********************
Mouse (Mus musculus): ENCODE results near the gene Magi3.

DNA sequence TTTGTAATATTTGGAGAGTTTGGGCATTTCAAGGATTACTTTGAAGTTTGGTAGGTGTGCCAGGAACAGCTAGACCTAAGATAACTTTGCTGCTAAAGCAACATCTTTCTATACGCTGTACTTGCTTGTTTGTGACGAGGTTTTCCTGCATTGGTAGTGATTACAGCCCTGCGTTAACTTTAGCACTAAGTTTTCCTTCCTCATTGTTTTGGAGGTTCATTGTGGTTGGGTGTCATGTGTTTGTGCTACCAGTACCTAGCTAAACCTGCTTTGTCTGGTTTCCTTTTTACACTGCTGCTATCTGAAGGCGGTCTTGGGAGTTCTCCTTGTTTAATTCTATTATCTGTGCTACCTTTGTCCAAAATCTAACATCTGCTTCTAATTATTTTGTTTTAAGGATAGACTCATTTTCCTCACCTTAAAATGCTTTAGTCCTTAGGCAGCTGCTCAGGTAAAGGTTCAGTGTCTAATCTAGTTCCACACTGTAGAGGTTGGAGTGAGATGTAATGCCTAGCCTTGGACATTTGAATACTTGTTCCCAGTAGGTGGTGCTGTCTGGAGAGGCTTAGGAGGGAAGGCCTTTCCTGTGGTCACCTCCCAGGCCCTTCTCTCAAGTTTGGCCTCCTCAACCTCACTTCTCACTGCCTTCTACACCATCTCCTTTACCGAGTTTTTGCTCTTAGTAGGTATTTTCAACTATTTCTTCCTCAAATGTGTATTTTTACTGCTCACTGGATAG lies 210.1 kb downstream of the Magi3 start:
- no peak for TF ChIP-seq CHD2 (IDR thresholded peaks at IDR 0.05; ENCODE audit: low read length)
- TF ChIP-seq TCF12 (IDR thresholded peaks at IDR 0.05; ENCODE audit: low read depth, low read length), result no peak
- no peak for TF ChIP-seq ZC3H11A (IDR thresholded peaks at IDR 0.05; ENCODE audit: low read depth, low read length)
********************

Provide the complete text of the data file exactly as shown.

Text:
Mouse (Mus musculus): ENCODE results near the gene Magi3.

DNA sequence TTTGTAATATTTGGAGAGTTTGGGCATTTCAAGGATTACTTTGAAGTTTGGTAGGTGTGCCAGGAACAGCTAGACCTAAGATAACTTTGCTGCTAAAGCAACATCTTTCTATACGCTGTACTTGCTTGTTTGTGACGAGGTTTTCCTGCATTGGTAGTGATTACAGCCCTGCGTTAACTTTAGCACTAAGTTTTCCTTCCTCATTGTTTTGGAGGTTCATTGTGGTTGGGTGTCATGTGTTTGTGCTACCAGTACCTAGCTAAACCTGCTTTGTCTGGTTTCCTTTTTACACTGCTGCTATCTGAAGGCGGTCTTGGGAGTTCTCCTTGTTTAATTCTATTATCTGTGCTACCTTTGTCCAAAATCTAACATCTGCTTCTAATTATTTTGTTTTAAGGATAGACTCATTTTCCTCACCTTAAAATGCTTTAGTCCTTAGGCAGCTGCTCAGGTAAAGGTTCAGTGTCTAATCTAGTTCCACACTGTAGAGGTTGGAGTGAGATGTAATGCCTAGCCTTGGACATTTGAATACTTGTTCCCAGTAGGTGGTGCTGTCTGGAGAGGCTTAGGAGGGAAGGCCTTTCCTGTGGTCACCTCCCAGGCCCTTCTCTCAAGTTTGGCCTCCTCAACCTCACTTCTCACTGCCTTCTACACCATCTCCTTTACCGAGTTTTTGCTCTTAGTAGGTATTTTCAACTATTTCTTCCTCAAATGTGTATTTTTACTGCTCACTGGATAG lies 210.1 kb downstream of the Magi3 start:
- no peak for TF ChIP-seq CHD2 (IDR thresholded peaks at IDR 0.05; ENCODE audit: low read length)
- TF ChIP-seq TCF12 (IDR thresholded peaks at IDR 0.05; ENCODE audit: low read depth, low read length), result no peak
- no peak for TF ChIP-seq ZC3H11A (IDR thresholded peaks at IDR 0.05; ENCODE audit: low read depth, low read length)